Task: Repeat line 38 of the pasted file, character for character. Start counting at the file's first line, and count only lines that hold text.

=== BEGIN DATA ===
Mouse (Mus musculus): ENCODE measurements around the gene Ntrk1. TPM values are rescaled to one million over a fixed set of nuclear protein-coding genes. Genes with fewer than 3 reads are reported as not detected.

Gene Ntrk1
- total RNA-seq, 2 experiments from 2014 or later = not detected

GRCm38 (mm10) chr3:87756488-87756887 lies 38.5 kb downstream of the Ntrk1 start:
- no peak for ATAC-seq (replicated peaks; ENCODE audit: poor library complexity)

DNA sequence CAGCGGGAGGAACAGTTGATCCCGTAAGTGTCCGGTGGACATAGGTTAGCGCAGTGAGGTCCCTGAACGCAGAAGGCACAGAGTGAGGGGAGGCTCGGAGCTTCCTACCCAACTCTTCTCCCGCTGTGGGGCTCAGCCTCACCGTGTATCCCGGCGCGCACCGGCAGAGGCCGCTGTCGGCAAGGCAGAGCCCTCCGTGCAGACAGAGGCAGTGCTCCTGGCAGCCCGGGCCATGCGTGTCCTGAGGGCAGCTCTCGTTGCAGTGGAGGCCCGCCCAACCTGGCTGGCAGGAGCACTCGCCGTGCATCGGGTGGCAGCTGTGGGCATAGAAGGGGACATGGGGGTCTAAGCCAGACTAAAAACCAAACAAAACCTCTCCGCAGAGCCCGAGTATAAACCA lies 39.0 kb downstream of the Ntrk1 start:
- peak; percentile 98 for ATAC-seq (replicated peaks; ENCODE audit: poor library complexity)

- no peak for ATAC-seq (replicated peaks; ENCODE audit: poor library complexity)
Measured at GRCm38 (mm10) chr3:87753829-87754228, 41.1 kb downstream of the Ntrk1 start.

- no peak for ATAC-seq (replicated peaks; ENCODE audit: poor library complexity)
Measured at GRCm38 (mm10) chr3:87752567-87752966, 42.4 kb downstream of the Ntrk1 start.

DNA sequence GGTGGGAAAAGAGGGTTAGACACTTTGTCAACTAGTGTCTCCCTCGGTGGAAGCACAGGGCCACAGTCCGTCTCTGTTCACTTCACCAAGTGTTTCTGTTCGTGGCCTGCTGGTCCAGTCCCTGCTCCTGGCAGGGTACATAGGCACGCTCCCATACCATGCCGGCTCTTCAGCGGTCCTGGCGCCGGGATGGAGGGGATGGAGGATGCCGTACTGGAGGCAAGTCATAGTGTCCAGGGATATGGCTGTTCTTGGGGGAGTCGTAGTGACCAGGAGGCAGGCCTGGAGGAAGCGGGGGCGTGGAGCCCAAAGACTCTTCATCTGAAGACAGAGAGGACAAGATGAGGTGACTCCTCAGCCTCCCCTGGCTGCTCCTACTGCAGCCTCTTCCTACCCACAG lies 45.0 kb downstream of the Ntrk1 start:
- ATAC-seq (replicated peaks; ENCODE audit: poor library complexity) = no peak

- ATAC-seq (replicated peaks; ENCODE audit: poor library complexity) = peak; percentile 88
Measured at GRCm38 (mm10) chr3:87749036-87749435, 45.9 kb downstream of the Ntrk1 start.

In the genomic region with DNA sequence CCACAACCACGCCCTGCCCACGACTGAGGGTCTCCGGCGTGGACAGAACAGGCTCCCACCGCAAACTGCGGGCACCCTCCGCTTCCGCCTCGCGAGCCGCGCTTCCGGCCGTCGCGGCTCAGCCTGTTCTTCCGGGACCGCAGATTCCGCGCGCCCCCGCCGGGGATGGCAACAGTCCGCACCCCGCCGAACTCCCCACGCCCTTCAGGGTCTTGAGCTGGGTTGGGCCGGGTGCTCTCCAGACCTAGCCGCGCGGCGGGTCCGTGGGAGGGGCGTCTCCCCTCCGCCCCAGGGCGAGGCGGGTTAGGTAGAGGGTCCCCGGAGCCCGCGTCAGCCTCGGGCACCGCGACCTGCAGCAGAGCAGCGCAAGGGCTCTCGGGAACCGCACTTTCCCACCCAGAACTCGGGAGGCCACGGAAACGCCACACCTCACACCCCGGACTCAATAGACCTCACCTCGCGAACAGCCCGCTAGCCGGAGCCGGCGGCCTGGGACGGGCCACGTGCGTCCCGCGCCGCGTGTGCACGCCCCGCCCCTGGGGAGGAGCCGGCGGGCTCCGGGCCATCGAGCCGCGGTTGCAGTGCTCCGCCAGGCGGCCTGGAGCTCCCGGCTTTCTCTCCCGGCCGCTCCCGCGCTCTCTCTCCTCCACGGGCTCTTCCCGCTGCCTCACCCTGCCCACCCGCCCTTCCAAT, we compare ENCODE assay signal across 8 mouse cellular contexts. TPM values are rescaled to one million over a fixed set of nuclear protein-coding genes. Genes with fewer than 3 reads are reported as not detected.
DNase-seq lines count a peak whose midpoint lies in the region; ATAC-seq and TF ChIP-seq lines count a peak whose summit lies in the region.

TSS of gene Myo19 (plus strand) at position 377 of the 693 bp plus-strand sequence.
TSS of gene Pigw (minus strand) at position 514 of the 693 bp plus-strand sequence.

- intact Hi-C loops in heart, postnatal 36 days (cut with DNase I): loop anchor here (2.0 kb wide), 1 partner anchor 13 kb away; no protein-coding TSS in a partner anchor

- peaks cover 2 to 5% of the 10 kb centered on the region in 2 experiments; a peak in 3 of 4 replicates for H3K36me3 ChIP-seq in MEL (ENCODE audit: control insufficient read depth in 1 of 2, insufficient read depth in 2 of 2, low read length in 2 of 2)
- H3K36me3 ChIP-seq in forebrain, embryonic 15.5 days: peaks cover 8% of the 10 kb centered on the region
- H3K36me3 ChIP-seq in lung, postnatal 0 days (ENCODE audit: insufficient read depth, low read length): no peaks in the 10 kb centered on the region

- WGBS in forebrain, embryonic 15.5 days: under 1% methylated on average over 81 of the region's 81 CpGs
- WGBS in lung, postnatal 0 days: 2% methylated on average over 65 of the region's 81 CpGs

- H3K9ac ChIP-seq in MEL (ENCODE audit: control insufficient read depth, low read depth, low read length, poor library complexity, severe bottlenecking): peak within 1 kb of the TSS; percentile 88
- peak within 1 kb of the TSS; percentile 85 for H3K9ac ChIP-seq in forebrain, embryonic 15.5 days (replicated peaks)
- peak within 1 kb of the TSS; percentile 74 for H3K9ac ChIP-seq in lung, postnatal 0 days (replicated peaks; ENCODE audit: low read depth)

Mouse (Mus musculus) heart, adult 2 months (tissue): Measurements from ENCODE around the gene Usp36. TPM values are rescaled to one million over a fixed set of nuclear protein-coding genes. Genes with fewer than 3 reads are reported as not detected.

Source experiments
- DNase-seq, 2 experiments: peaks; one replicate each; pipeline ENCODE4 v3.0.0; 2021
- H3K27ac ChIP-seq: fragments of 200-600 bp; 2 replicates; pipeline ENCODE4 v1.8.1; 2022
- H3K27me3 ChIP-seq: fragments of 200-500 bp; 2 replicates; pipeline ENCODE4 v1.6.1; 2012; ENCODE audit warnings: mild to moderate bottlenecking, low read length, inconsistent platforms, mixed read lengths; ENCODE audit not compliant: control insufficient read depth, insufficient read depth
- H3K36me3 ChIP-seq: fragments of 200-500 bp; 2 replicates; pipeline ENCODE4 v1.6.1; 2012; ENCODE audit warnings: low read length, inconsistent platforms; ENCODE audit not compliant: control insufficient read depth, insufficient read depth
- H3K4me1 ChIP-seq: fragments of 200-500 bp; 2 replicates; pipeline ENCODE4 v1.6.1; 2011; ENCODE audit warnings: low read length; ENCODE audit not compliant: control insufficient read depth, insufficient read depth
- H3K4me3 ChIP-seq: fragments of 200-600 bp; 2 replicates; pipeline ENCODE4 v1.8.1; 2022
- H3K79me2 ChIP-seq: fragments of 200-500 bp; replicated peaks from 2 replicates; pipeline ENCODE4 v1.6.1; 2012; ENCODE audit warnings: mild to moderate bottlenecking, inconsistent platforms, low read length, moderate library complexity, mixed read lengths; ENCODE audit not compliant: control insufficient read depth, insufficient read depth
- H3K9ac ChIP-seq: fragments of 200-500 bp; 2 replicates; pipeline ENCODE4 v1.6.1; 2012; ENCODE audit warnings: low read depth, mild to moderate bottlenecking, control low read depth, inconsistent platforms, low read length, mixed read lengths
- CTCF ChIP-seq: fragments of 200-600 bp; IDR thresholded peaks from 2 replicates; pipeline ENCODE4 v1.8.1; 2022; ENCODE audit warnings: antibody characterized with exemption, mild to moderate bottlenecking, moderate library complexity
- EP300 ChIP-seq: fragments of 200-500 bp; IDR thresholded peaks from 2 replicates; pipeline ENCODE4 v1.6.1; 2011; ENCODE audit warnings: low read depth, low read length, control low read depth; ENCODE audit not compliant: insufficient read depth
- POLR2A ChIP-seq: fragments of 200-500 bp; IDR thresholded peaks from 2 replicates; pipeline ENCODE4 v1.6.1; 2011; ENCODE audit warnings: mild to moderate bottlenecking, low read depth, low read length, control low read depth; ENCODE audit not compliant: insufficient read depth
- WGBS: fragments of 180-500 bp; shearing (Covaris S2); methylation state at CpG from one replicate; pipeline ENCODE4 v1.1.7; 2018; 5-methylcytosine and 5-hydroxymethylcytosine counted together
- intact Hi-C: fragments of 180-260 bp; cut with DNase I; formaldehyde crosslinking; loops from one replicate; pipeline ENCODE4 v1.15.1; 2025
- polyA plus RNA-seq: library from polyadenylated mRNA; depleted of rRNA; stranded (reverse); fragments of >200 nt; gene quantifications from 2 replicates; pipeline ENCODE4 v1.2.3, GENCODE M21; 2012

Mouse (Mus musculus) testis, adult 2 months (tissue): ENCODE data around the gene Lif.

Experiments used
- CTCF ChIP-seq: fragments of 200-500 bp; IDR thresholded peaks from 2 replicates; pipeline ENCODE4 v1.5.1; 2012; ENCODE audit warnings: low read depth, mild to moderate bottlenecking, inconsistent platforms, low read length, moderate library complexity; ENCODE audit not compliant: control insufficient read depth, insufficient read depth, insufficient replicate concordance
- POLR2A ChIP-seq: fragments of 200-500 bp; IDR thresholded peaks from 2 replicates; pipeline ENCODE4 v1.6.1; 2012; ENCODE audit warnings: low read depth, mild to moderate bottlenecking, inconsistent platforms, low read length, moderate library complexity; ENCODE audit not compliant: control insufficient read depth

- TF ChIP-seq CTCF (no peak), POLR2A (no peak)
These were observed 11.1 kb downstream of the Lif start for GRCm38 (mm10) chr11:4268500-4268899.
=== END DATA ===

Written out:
- H3K9ac ChIP-seq: fragments of 200-500 bp; 2 replicates; pipeline ENCODE4 v1.6.1; 2012; ENCODE audit warnings: low read depth, mild to moderate bottlenecking, control low read depth, inconsistent platforms, low read length, mixed read lengths